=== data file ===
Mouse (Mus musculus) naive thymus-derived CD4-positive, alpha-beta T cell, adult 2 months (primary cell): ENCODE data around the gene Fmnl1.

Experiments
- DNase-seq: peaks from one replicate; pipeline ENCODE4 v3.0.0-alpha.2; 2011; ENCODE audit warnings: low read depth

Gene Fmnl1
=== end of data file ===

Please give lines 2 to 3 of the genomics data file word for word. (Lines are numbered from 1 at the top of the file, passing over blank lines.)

Experiments
- DNase-seq: peaks from one replicate; pipeline ENCODE4 v3.0.0-alpha.2; 2011; ENCODE audit warnings: low read depth